Monday, October 3, 2016

Letters from the Lab: Dr. Augustine Mitchell and his robot minions

By The Mad Scientist

My name is the Mad Scientist. To be more precise, my name is Sir Victor Wilson, but you can call me Mad Scientist, The Mad Scientist or Mr. Scientist. Or you can just call me plain Mad.

Yes, I know there are many mad scientists around, especially in Transyl-vein-ia’s Mad Science District. But there are also many pills around and there’s still only one called “The Pill.” Well, I’m the only mad scientist called “The Mad Scientist.”

Over the course of the next few weeks, I plan on digging into the Mad Science District archives to bring you exciting stories about some of the other mad scientists in this world, even if none of them are more brilliant than I.

These scientists, like me, never ever think of going small. World domination is always the goal.

So grab yourself a cup of tea, sit back and enjoy this story about Dr. Augustine Mitchell, a colleague of mine from my earlier days as a junior mad scientist.

Dr. Augustine Mitchell made a great study of artificial intelligence. He created several household robots that did things for him around his lab, but he always wanted the robots to have feelings. And he wanted them to do things for themselves. He was growing tired of the same old menial tasks his robots were doing, like taking out the garbage, washing dishes and walking his pet saber tooth.

One day, Dr. Augustine took a sip of his tea and, from the seat at his lab table in his home lab, he envisioned an army of robotic minions. These minions would go out and rid the world of evil so that Dr. Augustine wouldn’t have competition anymore. He wanted to be the only evil in the land. After having this vision, Dr. Augustine stood up from the seat at his lab table in his home lab, raised both fists in the air and yelled, “I want a robotic minion army with the power it needs to purge this universe of all other evil!”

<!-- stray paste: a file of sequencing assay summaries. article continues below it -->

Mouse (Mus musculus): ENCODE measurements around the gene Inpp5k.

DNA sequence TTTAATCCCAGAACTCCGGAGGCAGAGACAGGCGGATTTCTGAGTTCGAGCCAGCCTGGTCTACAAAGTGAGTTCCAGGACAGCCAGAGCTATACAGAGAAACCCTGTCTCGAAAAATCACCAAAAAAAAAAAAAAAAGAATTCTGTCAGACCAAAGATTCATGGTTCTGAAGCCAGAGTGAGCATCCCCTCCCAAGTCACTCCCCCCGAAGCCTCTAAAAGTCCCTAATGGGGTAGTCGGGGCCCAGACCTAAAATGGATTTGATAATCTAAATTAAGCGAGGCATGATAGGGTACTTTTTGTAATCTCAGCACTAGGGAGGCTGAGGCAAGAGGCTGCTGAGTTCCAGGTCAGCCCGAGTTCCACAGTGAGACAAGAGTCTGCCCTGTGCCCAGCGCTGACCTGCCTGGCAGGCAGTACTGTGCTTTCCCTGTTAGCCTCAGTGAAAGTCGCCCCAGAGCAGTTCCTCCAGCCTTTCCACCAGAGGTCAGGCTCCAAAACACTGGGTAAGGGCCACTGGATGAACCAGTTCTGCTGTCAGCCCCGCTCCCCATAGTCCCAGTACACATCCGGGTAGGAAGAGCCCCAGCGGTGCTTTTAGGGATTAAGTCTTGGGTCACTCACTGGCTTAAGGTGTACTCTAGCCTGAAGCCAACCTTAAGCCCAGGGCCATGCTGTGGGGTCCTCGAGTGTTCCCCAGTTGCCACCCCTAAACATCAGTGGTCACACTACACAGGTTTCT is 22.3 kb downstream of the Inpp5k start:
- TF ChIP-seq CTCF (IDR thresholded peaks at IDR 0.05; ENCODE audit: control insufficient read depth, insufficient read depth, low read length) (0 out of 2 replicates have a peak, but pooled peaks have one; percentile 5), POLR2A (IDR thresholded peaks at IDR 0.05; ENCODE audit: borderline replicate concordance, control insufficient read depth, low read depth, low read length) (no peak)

Yes, Dr. Augustine was yelling in his home lab, even though no one else was there at the time. Then he sat back down and he took another sip of his tea.

The next day, he and I met at a lab bar down on Doom Drive for some cookies and tea, and he handed me a book of blueprints that had various drawings of robot minions and their dimensions. He included every detail down to each and every screw.

These robots ranged from modular self-reconfiguring models to self-destructors. They could fly, crawl, disappear and create collectives amongst themselves. Some were microscopic and some were larger than 50-story buildings.

One drawing Dr. Augustine had was of a swarm of mechanical bees that could hover over its prey and sting, disorient and consume that prey and anything in its vicinity.

I asked Dr. Augustine why he wanted to create this army. After a sip of tea and a bite from one of his cookies, he stood up from his seat at the table in the lab bar down on Doom Drive, raised both fists in the air and yelled, “I want to take over the world, of course! I’ve been working in my underground lair for some time now, trying to rid this planet of the evil that competes directly with me! My minions will be programmed to look for these evildoers! They have several sub-routines programmed into them that sense evil thoughts and evil plans! And once my minion army detects these evildoers, they’ll attack and take them out! I have a test minion here with us now, if you would like to see it!”